Piracy all at sea: Maritime piracy, violence and the international response

Jun 06, 2012

Researchers in Hong Kong have analyzed the incidence of maritime piracy during the last decade and have developed a way to predict whether or not a particular vessel, with a specific cargo, shipping in a given patch of water is likely to be a target for piracy and what degree of violence might be involved.

Mei Chi Wong and Tsz Leung Yip of The Hong Kong Polytechnic University, in Kowloon, explain how maritime is now high on the merchant shipping agenda as incidents become increasingly frequent across the globe. The team has analysed data for the period 2002 to 2009 from the ICC International Maritime Bureau to assess the type of criminal action that takes place, whether hijacking for ransom or direct theft and to report on the approach taken by the pirates in terms of arms and violence. As such, writing in the International Journal of Shipping and Transport Logistics they offer some suggestions to the authorities and to commercial shipping concerns.

"In general, merchant ships are not designed or equipped to fend off pirates' attacks and thus they are susceptible to pirate activities including boarding, hostage-taking, and stealing cargo," the team says. They add that valuable cargoes, including gas, oil, rice, and fishing products are commonly targeted, but whole vessels might also be hijacked and held to ransom. Kidnapping by maritime pirates is also on the rise. The team has studied piracy in the context of safety rather than in terms of goods or vessels stolen and used statistical analysis to categorise and codify hundreds of attacks.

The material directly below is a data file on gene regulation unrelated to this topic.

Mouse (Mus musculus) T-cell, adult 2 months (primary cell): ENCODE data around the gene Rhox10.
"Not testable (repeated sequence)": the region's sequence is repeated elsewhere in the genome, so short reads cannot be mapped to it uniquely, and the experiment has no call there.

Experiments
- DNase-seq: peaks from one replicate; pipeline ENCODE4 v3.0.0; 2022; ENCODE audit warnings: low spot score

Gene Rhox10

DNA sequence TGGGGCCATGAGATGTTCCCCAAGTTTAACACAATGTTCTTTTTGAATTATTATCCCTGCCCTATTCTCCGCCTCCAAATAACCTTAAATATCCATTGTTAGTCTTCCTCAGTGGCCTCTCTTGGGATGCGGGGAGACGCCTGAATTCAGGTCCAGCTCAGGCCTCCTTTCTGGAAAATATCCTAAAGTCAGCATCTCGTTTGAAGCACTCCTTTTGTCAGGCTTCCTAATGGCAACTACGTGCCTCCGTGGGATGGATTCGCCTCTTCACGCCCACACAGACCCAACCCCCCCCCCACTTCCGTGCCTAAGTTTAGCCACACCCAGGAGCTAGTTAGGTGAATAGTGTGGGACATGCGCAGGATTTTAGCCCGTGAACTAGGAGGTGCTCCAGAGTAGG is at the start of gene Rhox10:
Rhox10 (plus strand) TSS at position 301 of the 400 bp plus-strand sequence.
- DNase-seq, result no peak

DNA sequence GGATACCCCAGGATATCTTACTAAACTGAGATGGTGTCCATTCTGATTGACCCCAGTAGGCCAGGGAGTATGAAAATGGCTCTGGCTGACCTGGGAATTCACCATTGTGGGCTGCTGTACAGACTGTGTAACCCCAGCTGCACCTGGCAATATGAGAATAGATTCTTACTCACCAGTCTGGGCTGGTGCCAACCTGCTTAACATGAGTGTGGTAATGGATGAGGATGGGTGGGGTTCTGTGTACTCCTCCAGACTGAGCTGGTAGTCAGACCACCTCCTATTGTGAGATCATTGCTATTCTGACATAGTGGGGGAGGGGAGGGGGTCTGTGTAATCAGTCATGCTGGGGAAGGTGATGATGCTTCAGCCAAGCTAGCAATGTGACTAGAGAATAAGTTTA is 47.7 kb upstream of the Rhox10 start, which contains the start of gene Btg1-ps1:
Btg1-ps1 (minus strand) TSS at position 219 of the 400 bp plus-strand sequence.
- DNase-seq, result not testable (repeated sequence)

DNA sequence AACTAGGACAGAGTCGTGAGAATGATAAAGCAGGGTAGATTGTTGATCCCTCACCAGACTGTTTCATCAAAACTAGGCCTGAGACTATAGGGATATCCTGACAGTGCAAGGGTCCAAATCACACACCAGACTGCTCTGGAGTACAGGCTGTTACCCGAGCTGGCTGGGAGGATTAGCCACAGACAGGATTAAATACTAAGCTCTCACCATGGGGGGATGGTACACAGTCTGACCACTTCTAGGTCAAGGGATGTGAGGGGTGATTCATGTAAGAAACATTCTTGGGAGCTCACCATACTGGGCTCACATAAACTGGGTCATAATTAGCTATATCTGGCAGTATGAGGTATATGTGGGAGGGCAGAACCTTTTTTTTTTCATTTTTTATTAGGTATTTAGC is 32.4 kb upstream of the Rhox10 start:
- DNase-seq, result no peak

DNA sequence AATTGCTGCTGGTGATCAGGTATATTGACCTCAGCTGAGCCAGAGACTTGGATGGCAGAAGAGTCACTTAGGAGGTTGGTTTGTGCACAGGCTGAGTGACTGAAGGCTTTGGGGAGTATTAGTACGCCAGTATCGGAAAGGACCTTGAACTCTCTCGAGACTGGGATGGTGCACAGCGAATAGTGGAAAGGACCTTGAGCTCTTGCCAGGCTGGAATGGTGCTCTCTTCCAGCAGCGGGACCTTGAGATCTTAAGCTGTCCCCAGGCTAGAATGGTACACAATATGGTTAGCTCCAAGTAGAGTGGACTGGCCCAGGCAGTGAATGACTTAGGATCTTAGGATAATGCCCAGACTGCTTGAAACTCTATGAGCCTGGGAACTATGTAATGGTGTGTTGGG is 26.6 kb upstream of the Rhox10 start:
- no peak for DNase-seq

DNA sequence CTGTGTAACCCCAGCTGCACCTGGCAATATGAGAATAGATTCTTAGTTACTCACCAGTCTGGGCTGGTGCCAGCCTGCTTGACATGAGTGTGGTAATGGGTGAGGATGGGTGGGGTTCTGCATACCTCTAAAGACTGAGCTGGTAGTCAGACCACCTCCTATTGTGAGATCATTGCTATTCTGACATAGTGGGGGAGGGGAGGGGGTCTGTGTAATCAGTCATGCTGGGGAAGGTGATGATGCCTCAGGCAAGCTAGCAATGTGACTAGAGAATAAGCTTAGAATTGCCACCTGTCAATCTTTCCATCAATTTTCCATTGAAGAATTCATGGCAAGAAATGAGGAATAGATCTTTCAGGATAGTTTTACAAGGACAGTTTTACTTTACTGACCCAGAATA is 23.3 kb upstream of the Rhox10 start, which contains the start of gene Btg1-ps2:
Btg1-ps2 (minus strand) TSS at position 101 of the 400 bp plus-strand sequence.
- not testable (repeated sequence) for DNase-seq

The team showed that bulk carriers, general , containerships, chemical tankers, and tankers were the most targeted vessels, accounting for more than three-quarters of all ships attacked during 2002-2009.

In terms of violence, attacks categorised as low-level or no violence, usually involve largely untrained pirates with simple weapons attacked berthed or anchored vessels and stealing goods or supplies. Medium-level violence usually involves threats, assault and sometimes hostage-taking. In major violent piracy, people are attacked and/or kidnapped. In most cases, these types of attack are carried out while a vessel is at sea. Lives are often lost in such attacks and the pirates themselves are commonly well armed and organised. The team has found that the type of attack does not generally correlate with the flag being flown by the vessel. However, statistically, most attacks occur within territorial seas and involve low-level attacks in South Asia (around the Malacca Strait) and Africa (around the Gulf of Aden).

As such, the team discusses options for avoiding attack involving alternative shipping routes and the use of armed guards on merchant vessels. Their analysis should provide shipping companies, policy makers, and other stakeholders with the necessary information to quantify the risk of piracy and the degree of violence and so put in place measures to ameliorate this risk for any particular vessel, cargo, or location.

"The paper describes the incident chain of piracy attacks and further provides statistical evidence that the relationship of piracy outcome (attack success and violence used) and some causes - e.g. larger vessels are safer against piracy attacks but, if attacked successfully, the violence level tends to be higher," says Yip. It also shows that the current measures used by individual ships against piracy attacks have reduced the attacks of low-level violence only. More international condemnation is required for major piracy attacks."

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More information: "Maritime piracy: an analysis of attacks and violence" in Int. J. Shipping and Transport Logistics, 2012, 4, 306-322

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